From Dr Soeren Keil, Reader in Politics and International Relations and Director of the Centre for European Studies (CEFEUS).

There are now fewer than 80 days until Brexit is supposed to take place – meaning the UK will leave the European Union (EU). The date for this – 29th March 2019 is coming ever-closer, yet neither the government, nor parliament, experts nor the electorate have a concrete idea of what will happen once the UK has left the EU. Indeed, Brexit and the surrounding ambiguity are a good example of our current political, social and economic environment; we truly live in an age of uncertainty.

The great British historian Eric Hobsbawm described the 20thcentury as “The Age of Extremes” – the extremes of World Wars, of Fascism and Communism, and the ultimate victory of liberal democracy and capitalism, which the American political scientist Francis Fukuyama labelled as “The End of History”.

Indeed, the end of the 20th century was for many an era of hope – hope that democracy, international law and free market economics would provide a framework for global rules, cooperation and peace. Yet, at the beginning of the 21st century this hope vanished, first with the 9/11 attacks and the subsequent War on Terror, and later with the rise of China (and to some extent Russia) as alternative powers to an American dominated world order. Since then, the world has been shifting away from a unipolar system based on US hegemony towards a more multipolar system in which different global actors rival for influence and compete with each other. Brexit is symptomatic of these shifts – an end in the belief and faith in multilateral decision-making and cooperation as key pillars of a Liberal Internationalist world order. Instead, Brexit was fuelled by nationalism, misunderstandings and a nostalgic love for Britain’s imperial past.

So, what do Brexit, the rise of China, and the American retreat from Syria have in common? They all symbolise the Age of Uncertainty – an age in which the dominant Liberal Internationalist discourse based on international law, democracy and multilateralism is challenged. But this is not only a result of the rise of China as a key challenger to Western domination, it is also a sign of Western weakness and self-doubt – parts of which were articulated during the Brexit debate, which also has opened up a wider discussion about what Britain is and the role it plays on the world stage in the 21st century.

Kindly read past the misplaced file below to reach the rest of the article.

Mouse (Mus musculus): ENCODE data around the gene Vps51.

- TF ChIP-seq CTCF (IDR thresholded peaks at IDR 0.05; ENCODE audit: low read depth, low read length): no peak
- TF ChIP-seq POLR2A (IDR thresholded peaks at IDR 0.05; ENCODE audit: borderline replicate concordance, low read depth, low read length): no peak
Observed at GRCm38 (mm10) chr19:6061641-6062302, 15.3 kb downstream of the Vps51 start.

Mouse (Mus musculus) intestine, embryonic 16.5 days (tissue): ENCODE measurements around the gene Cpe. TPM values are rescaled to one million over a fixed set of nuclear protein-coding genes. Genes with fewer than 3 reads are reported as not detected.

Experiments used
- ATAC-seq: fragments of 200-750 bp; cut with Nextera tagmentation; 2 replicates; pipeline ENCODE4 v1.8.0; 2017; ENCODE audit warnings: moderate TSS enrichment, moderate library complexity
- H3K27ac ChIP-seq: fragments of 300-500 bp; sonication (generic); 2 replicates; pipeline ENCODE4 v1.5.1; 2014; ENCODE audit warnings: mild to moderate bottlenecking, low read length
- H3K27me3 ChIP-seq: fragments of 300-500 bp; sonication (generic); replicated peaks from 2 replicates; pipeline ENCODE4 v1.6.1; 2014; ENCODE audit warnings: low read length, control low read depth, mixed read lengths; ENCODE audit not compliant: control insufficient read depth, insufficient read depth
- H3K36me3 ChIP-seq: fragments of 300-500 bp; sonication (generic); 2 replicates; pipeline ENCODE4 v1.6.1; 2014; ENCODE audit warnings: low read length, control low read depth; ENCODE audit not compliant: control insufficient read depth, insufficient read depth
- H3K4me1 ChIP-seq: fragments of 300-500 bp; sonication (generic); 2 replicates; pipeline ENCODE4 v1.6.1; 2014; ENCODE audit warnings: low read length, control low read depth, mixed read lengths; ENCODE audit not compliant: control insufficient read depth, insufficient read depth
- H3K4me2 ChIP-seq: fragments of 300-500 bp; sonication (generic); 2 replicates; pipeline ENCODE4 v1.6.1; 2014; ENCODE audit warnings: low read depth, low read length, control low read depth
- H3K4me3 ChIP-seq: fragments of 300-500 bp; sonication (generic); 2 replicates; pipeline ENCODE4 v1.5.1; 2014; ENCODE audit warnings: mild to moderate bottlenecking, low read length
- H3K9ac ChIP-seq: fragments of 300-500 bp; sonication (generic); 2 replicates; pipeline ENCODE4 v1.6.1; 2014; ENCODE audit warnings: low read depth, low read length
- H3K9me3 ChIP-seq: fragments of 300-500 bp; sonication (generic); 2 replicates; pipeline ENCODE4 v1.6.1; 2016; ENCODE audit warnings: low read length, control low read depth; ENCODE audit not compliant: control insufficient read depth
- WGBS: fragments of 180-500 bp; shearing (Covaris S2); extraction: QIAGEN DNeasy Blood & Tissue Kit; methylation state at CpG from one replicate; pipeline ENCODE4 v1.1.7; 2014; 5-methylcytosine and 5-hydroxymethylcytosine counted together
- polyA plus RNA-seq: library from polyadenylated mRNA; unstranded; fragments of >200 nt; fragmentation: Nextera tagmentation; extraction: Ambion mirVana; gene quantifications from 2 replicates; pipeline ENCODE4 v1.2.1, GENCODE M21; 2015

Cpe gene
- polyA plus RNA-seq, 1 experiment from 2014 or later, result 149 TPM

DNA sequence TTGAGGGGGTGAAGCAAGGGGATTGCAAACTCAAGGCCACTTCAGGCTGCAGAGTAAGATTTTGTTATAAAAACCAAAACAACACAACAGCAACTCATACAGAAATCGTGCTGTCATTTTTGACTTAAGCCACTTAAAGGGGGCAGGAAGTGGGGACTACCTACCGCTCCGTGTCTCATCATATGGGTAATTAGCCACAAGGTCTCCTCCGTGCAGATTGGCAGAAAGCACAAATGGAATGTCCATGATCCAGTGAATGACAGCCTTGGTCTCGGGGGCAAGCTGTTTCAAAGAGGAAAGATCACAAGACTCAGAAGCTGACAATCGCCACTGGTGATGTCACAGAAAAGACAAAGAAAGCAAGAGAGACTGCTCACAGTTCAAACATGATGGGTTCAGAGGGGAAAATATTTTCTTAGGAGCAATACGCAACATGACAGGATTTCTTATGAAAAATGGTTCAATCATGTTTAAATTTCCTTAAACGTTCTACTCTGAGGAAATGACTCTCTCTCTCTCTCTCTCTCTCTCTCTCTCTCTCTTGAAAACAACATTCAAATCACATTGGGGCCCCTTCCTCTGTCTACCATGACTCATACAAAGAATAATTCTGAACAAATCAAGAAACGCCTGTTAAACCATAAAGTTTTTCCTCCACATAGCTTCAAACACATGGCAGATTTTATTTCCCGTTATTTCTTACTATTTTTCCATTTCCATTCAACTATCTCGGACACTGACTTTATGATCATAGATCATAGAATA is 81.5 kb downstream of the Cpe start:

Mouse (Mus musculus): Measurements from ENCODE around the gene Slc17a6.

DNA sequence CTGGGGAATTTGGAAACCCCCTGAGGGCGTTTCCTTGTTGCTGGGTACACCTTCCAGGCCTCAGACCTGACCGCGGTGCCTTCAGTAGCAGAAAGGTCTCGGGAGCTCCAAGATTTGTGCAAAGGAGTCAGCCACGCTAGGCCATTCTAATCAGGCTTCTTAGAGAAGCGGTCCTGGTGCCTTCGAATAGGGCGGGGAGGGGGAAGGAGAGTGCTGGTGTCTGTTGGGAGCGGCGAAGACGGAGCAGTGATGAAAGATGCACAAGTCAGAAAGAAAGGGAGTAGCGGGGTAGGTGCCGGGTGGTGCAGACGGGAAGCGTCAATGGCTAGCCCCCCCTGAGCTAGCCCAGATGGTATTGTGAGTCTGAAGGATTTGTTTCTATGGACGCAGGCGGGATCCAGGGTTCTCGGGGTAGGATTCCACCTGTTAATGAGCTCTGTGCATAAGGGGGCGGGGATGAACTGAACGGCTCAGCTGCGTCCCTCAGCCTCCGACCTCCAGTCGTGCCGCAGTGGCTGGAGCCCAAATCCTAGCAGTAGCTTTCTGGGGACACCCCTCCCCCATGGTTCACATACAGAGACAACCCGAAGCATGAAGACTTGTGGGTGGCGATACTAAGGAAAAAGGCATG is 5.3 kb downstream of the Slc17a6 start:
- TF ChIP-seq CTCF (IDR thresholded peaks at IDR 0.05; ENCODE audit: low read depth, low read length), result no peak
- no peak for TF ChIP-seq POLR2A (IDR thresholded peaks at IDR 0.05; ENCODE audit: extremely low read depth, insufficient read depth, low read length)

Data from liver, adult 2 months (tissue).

But the Age of Uncertainty is not only visible in global politics, it is a sign of our everyday life. The British government recently simulated the impact of a no-deal Brexit on Kent’s infrastructure. It used 89 lorries at the former airport in Manston to see what would happen if up to 10,000 lorries got stuck on Kent’s roads.

Likewise, the Age of Uncertainty has also become visible when the British government decided to give a contract of £13.8m to a ferry company in Ramsgate, which promised to increase British trading capacity with mainland Europe. The problem is that Seaborne Ferries has yet to purchase any ferries and finalise dredging at Ramsgate harbour.

What is more, in a vote in Parliament on the 8th of January 2019, parliamentarians decided to limit the amount of money ministers can spend on preparing for a no-deal Brexit. While many would argue that preparing for a no-deal Brexit is sensible in light of the possible rejection of Theresa May’s deal in Parliament on 15thJanuary, the supporters of the budget amendment bill argued that if ministers cannot spend more money on preparations for a no-deal, they will have to get their act together to get a deal.

Politicians such as Anna Soubry are publically labelled as “Nazis” in this Age of Uncertainty, because they are pro-EU and demand another referendum, taking into account the misinformation and fraud that took place in the first referendum in 2016. How an ideology of Social Darwinism and violence can be connected to the demand for more transparency and a greater voice for the general population is rationally difficult to explain, but makes perfect sense in this Age of Uncertainty.

Shortly before the vote, the Age of Uncertainty also demonstrates the double-speech and unclear meaning in the government’s discourse – with the Prime Minister saying at the same time that a rejection of her deal means “no deal” and “no Brexit”. When a binary choice such as this becomes more or less the same, then clarity – or indeed certainty – becomes a problem.

This all highlights the new political climate we live in – The Age of Uncertainty, where nobody knows what will happen next week, let alone in three months. It is particularly challenging for academics to analyse these processes and predict what will happen next – but it must be a lot harder for politicians and especially those in government to foresee where to go to next. This is another sign of the Age of Uncertainty – Politicians are disliked and disrespected more than ever, yet everyone in the country is looking at them to find a solution for this mess.

The Age of Uncertainty of course will not end with Brexit – it will go on and influence our political culture for decades to come. Whether this is a good or a bad thing depends on your standpoint – and of course it can be both – in The Age of Uncertainty.